Travel Tips For A Happier Vacation
There are few things more exciting than the thought of enjoying a week or two away from work and home. You plan, you book, you are ready to hit the road! How do you make the most of your vacation time and come home with that rested glow? I am an avid traveler and have learned a few things along the way to help you have the vacation of your dreams.
Give yourself some rest during your vacation. You may only have a week in a beautiful European City but don’t overdo. Remember you are taking a break from the 9 to 5. Don’t treat a vacation like work.
Figure out what is really important for you to see. Which attraction would make you sad if you missed it? Is it a museum? Eating at a fabulous restaurant? Book that. But please, have a morning or two where you don’t have to be anywhere. Allow yourself sleep-in time, a day to walk around and discover the place. Part of the joy of vacation is to take a break from the daily grind of up and at ‘em. Unplanned days give you that chance to discover the small tea place on an unmarked street or stumble upon a museum that isn’t in the guidebooks. You can lose your sense of discovery if every moment is planned.
If you need naps or rest time in your day, plan them in. Go out early but come back to your hotel after lunch and put your feet up. Many countries have their version of a siesta. Take advantage of it.
If you are doing a multi city tour please please please don’t put too many cities on your schedule. Enjoy each city. You can go back. When taking a driving vacation, the drive is the vacation, hitting cities that lie along the way. A day in each one works perfectly. But trying to fit 4 European cities in a week is exhausting and doesn’t do justice to the cities or the treasures they hold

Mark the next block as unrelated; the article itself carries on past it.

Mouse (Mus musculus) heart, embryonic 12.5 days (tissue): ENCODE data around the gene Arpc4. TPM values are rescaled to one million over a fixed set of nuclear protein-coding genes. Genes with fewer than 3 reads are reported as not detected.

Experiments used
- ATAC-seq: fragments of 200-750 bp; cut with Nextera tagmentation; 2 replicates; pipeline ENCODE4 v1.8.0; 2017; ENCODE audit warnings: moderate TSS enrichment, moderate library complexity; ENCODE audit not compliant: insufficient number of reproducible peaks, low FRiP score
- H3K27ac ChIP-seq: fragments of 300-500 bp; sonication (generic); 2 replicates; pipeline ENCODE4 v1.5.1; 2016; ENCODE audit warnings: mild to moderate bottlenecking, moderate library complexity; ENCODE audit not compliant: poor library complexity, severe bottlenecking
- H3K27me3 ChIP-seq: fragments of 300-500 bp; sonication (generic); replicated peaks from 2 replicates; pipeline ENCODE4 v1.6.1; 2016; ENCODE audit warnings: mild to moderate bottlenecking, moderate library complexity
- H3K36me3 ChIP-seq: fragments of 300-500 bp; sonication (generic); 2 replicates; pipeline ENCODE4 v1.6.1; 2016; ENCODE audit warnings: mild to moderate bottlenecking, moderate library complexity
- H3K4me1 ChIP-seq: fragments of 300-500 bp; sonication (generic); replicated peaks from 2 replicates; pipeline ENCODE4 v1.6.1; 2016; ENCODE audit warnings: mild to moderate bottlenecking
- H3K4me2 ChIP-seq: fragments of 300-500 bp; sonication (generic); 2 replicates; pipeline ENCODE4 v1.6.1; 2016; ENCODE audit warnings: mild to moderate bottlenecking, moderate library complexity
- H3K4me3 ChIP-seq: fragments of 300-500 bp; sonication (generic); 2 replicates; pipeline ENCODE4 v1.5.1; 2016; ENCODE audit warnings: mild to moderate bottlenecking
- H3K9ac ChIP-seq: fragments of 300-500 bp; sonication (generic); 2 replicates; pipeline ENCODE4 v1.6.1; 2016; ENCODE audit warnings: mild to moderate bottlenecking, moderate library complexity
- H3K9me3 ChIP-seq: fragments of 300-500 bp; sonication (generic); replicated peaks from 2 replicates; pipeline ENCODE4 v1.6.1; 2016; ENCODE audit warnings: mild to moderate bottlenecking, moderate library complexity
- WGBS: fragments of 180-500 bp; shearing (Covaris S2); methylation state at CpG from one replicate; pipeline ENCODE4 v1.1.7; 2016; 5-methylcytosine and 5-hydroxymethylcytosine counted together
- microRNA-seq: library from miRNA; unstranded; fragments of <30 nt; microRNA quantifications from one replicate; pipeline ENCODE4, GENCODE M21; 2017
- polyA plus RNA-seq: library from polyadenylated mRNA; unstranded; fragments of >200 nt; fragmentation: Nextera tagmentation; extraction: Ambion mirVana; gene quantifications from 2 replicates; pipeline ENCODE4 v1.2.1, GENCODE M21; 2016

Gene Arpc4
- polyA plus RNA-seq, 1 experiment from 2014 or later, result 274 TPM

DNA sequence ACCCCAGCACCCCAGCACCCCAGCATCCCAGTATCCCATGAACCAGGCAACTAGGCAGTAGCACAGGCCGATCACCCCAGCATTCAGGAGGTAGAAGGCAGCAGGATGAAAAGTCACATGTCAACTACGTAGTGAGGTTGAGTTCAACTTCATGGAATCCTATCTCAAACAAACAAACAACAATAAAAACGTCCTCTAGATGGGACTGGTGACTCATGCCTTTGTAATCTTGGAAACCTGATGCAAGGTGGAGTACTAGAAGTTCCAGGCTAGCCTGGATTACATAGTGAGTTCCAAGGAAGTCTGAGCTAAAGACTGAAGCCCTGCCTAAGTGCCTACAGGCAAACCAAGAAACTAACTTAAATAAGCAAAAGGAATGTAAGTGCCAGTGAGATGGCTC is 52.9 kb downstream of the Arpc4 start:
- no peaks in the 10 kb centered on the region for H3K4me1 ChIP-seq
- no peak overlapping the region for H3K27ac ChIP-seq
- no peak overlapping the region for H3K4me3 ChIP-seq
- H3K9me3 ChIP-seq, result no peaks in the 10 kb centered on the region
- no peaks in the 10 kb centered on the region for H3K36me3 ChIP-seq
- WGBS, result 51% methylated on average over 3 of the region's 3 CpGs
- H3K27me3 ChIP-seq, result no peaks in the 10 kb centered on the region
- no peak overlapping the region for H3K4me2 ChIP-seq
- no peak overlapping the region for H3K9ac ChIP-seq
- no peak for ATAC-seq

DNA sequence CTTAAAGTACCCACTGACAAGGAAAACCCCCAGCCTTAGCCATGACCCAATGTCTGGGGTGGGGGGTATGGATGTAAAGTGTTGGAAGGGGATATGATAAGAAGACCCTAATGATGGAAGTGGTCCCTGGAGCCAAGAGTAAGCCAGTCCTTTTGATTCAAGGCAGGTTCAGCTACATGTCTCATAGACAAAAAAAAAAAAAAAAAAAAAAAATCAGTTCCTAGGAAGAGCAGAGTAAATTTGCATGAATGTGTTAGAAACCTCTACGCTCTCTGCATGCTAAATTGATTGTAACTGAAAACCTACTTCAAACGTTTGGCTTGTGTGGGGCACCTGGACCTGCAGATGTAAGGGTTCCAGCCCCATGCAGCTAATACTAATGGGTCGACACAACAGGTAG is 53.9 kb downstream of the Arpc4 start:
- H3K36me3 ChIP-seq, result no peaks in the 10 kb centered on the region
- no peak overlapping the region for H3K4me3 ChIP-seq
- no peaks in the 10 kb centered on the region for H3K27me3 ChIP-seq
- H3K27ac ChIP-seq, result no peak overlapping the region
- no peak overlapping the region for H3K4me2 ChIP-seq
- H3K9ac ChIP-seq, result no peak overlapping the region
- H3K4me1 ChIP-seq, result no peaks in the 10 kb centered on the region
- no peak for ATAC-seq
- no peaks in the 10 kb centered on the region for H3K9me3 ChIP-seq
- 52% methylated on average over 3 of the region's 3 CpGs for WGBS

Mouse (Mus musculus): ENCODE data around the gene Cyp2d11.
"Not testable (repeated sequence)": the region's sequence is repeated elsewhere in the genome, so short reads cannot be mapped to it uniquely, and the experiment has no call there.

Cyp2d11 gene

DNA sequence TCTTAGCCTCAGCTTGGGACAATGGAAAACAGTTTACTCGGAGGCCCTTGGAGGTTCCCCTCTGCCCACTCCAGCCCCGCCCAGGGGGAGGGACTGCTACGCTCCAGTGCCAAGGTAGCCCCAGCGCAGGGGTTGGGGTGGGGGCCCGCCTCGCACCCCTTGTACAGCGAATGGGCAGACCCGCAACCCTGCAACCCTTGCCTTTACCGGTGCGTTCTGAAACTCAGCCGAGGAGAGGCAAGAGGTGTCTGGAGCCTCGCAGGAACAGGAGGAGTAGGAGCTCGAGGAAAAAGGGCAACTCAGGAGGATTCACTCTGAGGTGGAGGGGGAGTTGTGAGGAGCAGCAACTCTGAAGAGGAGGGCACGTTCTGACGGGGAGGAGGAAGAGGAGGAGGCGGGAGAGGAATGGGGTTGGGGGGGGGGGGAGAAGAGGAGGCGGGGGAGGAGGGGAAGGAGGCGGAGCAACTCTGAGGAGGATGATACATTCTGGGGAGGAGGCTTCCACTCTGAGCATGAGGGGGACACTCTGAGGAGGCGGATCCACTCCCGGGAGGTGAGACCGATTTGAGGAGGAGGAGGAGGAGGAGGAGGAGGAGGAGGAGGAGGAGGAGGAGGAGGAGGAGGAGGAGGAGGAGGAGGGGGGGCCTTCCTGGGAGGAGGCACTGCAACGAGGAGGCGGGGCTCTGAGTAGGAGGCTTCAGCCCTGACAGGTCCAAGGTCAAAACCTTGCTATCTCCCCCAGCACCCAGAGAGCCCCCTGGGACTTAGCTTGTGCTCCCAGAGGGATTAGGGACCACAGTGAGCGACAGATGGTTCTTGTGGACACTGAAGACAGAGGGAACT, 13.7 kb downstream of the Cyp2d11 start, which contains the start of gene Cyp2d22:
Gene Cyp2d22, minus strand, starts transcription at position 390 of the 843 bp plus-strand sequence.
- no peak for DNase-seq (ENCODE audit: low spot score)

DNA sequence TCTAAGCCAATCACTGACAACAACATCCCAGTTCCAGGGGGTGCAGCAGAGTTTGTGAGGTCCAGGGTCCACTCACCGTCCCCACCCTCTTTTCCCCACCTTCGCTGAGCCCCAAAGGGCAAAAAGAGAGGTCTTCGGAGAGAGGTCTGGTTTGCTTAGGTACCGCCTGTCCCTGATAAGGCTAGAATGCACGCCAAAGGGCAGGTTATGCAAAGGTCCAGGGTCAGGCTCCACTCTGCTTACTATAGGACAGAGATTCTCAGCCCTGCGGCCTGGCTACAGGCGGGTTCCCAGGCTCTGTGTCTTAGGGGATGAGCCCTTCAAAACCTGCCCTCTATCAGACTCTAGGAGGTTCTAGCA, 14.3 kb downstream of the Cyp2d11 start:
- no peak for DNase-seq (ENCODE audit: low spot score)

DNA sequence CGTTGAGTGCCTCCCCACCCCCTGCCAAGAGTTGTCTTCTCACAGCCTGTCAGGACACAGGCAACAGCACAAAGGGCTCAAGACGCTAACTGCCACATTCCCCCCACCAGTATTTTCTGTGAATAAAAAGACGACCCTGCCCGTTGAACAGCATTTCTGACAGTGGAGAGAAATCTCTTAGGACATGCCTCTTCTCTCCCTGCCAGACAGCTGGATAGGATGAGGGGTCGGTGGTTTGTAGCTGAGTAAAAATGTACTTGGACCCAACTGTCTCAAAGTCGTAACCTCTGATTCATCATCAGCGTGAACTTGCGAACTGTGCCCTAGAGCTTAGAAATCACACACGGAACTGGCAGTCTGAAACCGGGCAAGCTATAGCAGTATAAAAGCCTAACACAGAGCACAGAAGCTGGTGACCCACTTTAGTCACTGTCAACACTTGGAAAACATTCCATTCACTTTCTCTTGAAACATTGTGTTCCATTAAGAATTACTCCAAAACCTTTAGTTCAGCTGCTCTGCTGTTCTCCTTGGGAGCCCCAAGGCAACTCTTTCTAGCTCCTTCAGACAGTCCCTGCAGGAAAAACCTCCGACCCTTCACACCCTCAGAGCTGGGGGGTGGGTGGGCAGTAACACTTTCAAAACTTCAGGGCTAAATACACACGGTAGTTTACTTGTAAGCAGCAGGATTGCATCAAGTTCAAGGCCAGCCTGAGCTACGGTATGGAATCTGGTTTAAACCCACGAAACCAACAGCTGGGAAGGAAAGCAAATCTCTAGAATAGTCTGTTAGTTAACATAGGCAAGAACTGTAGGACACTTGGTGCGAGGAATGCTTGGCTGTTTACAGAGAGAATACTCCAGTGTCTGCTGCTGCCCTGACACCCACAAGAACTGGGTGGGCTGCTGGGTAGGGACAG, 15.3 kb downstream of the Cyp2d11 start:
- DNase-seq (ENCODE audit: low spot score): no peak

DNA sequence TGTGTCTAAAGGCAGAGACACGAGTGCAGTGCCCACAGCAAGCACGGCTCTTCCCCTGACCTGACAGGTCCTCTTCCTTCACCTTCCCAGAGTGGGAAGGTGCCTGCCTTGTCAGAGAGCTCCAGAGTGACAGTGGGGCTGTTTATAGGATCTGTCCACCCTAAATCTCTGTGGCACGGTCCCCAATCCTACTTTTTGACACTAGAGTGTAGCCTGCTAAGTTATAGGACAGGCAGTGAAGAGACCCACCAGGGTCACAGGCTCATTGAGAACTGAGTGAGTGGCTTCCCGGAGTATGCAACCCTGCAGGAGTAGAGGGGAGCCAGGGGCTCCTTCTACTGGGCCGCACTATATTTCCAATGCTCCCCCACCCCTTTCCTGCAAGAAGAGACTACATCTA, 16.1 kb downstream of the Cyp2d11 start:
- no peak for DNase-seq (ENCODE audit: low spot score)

Editing is vital to a happy vacation.
Know where you are going
I have been on both sides of the vacation spectrum: I have planned too much so every day had things crammed into it, and planned nothing and thought we’d figure it out as we went. It is up to the kind of person you are. I like it a bit in between. We recently spent 10 days in Ireland and I had a few things planned. I read a fair amount so I knew where things were. I had an idea of each town we were staying in and a place or two I wanted to visit.
We went to Barolo once and I did no planning except booking a hotel. We wandered around lost, and a bit irritated, because we were looking for a tourist office and it wasn’t apparent. Even though there were arrows pointing to it we found ourselves walking around in circles. Turns out it was a computer kiosk inside the tiny Corkscrew Museum. Luckily the guy at the counter knew wine and offered to take us on a tour the next day. His English was great and he knew wine. In fact he introduced us to a few wine makers whose wine we carry in our shop today, including the renowned Chiara Boschis and her Barolo and Dolcetto. He has remained our friend and we follow his wine adventures on Facebook. That instance worked out beautifully which is a recommendation for hoping for the best now isn’t it? But I decided after a few “no planning” trips to at least read up on the area, be aware of where the better restaurants are and any attractions that might interest us, so that once I got there I had a better lay of the land and could make good choices for dinner and such.
Just a few pointers: